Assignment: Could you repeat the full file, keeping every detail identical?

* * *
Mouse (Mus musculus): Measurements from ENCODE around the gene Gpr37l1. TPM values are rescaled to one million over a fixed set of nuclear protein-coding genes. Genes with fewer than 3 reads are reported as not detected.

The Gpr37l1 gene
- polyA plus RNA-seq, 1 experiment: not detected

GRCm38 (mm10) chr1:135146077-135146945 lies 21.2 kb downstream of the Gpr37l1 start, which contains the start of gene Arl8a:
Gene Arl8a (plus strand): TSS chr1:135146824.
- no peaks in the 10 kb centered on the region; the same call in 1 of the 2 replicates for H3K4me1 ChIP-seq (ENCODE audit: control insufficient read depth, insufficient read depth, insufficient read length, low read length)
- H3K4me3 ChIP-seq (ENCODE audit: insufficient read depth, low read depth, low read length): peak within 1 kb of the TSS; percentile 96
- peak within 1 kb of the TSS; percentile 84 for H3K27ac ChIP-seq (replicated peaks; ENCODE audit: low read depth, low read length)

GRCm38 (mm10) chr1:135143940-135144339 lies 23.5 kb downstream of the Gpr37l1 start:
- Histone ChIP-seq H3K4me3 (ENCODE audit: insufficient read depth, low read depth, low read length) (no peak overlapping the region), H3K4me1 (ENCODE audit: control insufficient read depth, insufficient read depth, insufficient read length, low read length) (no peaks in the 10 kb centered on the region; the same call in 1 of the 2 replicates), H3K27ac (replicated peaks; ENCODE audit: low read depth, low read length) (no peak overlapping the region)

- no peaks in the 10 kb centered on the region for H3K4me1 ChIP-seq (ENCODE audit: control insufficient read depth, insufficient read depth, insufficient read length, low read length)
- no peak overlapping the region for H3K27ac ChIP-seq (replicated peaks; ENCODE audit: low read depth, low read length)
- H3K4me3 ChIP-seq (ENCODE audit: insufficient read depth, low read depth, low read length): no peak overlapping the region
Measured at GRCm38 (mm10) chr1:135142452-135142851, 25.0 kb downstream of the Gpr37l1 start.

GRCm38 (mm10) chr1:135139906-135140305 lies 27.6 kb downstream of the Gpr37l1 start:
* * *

Mouse (Mus musculus): Measurements from ENCODE around the gene Gpr37l1. TPM values are rescaled to one million over a fixed set of nuclear protein-coding genes. Genes with fewer than 3 reads are reported as not detected.

The Gpr37l1 gene
- polyA plus RNA-seq, 1 experiment: not detected

GRCm38 (mm10) chr1:135146077-135146945 lies 21.2 kb downstream of the Gpr37l1 start, which contains the start of gene Arl8a:
Gene Arl8a (plus strand): TSS chr1:135146824.
- no peaks in the 10 kb centered on the region; the same call in 1 of the 2 replicates for H3K4me1 ChIP-seq (ENCODE audit: control insufficient read depth, insufficient read depth, insufficient read length, low read length)
- H3K4me3 ChIP-seq (ENCODE audit: insufficient read depth, low read depth, low read length): peak within 1 kb of the TSS; percentile 96
- peak within 1 kb of the TSS; percentile 84 for H3K27ac ChIP-seq (replicated peaks; ENCODE audit: low read depth, low read length)

GRCm38 (mm10) chr1:135143940-135144339 lies 23.5 kb downstream of the Gpr37l1 start:
- Histone ChIP-seq H3K4me3 (ENCODE audit: insufficient read depth, low read depth, low read length) (no peak overlapping the region), H3K4me1 (ENCODE audit: control insufficient read depth, insufficient read depth, insufficient read length, low read length) (no peaks in the 10 kb centered on the region; the same call in 1 of the 2 replicates), H3K27ac (replicated peaks; ENCODE audit: low read depth, low read length) (no peak overlapping the region)

- no peaks in the 10 kb centered on the region for H3K4me1 ChIP-seq (ENCODE audit: control insufficient read depth, insufficient read depth, insufficient read length, low read length)
- no peak overlapping the region for H3K27ac ChIP-seq (replicated peaks; ENCODE audit: low read depth, low read length)
- H3K4me3 ChIP-seq (ENCODE audit: insufficient read depth, low read depth, low read length): no peak overlapping the region
Measured at GRCm38 (mm10) chr1:135142452-135142851, 25.0 kb downstream of the Gpr37l1 start.

GRCm38 (mm10) chr1:135139906-135140305 lies 27.6 kb downstream of the Gpr37l1 start: